Sitting vigil: February 2011

In the still, inky hours between midnight and dawn, my
father lay dying.  Unable to speak or
move, struggling for breath, his vital organs shutting down, he lay there succumbing
to the ravages of a severe stroke and pneumonia.

It is difficult to reconcile this image with the one that is
before me now. I am looking at a framed photo of the two of us taken sometime
before my first trip to Africa in 2006. We are sitting side-by-side, leaning
into each other with smiles of contentment, not knowing what the years to come
would bring each of us. As it turned out, I would venture out making treks
across the continents, while he moved across two state lines. I would witness
suffering beyond suffering in Kenya and Sudan. He would begin that slow decline
that comes with age and debilitating diseases–a decline that brings suffering
of body and soul.

It was our shared suffering that brought us closer. We
journeyed along suffering’s way absorbing her lessons of brokenness, leading us
to the places of  vulnerability and compassion.
In this shared space, we spoke of essential things: Love, Christ, joys,
sorrows, fears and desires.

On that February night when he lay dying, I lay sleeping, almost
a thousand miles away. But he was not alone. Throughout the dark hours of that
winter night, a hospice volunteer was sitting by his side. I think of it as sitting
vigil, standing guard, being present, offering the gift of presence in the most
tangible, concrete way possible.  And it
was this same volunteer who held the phone to my father’s ear so I could speak
to him as he took his last breaths. In this sacred space, I spoke of essential
things: Love, Christ and my father’s imminent journey home. We prayed The Our
Father, The Apostles’ Creed, the Psalms—familiar words of faith that had shaped
us along the way.

I cannot tell you the name of the hospice, nor the name of
the hospice volunteer who so lovingly gave of himself to be present with my
father in that betwixt and between time –that time from life to death to life
again in Christ. But I can tell you this—I am forever grateful. This gratitude,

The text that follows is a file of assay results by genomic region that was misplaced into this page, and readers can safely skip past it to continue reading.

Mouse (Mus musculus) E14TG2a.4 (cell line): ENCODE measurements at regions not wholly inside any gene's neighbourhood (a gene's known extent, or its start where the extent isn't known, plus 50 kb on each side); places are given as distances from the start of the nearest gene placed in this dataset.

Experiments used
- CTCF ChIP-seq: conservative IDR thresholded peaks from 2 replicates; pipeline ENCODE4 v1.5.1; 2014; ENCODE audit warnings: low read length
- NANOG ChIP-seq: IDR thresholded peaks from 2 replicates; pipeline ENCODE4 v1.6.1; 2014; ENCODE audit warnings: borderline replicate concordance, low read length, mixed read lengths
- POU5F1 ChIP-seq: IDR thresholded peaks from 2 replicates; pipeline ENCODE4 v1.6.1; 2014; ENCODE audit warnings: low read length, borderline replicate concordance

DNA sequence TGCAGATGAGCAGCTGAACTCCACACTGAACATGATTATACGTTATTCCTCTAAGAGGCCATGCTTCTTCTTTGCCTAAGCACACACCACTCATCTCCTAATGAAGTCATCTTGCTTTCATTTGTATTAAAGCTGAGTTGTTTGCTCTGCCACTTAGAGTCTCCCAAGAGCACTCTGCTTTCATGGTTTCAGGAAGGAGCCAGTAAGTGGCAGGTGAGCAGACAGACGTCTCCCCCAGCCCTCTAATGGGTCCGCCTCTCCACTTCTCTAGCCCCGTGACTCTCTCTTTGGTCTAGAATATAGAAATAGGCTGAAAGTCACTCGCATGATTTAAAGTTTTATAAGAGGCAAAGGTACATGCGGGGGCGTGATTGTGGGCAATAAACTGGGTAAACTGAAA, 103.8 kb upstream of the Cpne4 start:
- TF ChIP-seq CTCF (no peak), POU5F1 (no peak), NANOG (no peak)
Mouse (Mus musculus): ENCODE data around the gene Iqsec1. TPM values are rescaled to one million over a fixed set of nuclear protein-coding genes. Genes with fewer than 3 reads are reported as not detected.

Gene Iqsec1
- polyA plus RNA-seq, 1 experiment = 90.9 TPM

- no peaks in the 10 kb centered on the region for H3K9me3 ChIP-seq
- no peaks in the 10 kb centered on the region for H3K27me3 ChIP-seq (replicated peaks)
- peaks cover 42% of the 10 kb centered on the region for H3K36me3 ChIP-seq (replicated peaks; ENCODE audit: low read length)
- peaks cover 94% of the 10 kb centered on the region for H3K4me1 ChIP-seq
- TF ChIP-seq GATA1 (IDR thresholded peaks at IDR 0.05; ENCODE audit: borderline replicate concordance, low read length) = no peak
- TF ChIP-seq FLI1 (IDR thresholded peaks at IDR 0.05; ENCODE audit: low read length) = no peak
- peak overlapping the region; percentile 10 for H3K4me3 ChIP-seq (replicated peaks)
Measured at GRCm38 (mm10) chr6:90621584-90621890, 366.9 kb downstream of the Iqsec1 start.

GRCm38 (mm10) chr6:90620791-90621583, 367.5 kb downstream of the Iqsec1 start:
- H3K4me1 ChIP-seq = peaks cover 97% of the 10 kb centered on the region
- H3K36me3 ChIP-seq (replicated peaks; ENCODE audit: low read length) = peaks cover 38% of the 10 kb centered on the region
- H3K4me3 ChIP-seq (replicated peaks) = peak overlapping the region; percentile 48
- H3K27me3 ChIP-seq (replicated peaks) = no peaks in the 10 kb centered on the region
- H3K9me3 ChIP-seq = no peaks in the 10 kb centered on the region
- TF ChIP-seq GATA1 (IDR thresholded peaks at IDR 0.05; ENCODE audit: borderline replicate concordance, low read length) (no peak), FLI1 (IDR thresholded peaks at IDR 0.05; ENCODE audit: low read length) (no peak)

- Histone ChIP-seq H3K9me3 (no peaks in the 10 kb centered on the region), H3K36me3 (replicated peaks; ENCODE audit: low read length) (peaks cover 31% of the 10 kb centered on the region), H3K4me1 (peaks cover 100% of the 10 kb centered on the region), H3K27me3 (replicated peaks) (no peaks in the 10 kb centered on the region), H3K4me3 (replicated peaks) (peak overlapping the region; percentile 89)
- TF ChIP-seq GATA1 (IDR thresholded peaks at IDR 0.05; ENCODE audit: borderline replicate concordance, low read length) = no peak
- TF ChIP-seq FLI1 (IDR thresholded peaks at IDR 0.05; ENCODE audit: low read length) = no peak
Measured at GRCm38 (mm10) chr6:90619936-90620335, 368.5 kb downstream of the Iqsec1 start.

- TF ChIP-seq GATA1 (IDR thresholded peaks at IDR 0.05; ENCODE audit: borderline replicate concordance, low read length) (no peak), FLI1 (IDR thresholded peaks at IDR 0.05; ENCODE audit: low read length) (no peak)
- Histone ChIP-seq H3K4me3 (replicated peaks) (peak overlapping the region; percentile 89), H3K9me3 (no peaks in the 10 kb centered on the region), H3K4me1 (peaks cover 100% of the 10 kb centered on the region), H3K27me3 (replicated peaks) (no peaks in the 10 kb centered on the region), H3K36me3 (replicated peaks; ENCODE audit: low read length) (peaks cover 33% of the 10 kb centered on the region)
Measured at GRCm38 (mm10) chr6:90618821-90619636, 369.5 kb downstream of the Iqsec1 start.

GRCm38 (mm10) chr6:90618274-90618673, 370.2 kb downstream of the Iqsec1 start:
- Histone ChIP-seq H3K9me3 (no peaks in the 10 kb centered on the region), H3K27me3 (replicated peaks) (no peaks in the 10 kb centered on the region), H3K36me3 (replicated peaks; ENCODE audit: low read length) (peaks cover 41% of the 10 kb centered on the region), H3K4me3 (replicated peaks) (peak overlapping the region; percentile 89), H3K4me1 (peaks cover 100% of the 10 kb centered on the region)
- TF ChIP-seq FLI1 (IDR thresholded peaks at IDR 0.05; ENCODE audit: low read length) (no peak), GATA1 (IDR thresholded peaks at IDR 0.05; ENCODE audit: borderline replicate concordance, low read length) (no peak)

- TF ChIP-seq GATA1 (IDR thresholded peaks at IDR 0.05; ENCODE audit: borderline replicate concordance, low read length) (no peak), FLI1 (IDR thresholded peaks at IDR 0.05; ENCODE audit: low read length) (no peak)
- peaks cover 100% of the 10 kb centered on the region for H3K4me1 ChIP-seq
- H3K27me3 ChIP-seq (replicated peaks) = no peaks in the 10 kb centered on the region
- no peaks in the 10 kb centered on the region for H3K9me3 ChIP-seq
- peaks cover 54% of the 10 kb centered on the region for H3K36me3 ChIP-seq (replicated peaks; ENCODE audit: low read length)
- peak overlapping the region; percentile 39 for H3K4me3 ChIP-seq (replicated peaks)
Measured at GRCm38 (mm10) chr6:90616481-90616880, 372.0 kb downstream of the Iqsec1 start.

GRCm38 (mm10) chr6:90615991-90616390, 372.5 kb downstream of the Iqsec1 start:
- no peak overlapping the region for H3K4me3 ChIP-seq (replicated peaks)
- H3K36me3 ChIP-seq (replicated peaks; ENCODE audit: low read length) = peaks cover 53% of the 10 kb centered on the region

has gently nudged me over the past few years to the place where I find myself
today. It is a place of stories, passions and dreams.

We all have stories–stories of life, of suffering and of
death. These stories connect us at an essential level. Our shared stories often
move us to a place of compassion and mercy, and the desire to “do something”. Once
such conversation took place over a year ago with a dear friend and colleague
in Kenya, Pastor David ChuChu. Our desire to be present with those in their
suffering, and especially in those last hours of life, has given birth to a
dream to build a hospice house in rural Kenya. I have begun to speak of this
dream in some of the various presentations given on the mercy work in Kenya and
people have shared their stories with me—stories of suffering, dying and the
beauty of hospice in such a vulnerable and intimate time. Many have already
given generously to fund this dream, and for that I am so grateful.

Pastor David Chuchu and Deaconess Pamela, Kenya 2014

I hope you will indulge me as I send out more stories about
those who have journeyed with me on this road of suffering, offering me a
glimpse into their lives and allowing me to be a part of their healing.

And if you are so moved to donate to this hospice house, you
may do so in a couple of ways:

Make out a check to Holy Cross Lutheran Church, earmark it
for Kenyan Hospice and send it to 4701 Grove St. Rocklin, CA 95677

Or make a donation directly to Diakonia Compassionate Ministries noting the donation for the hospice house.

Always Mercy,


via Always Mercy

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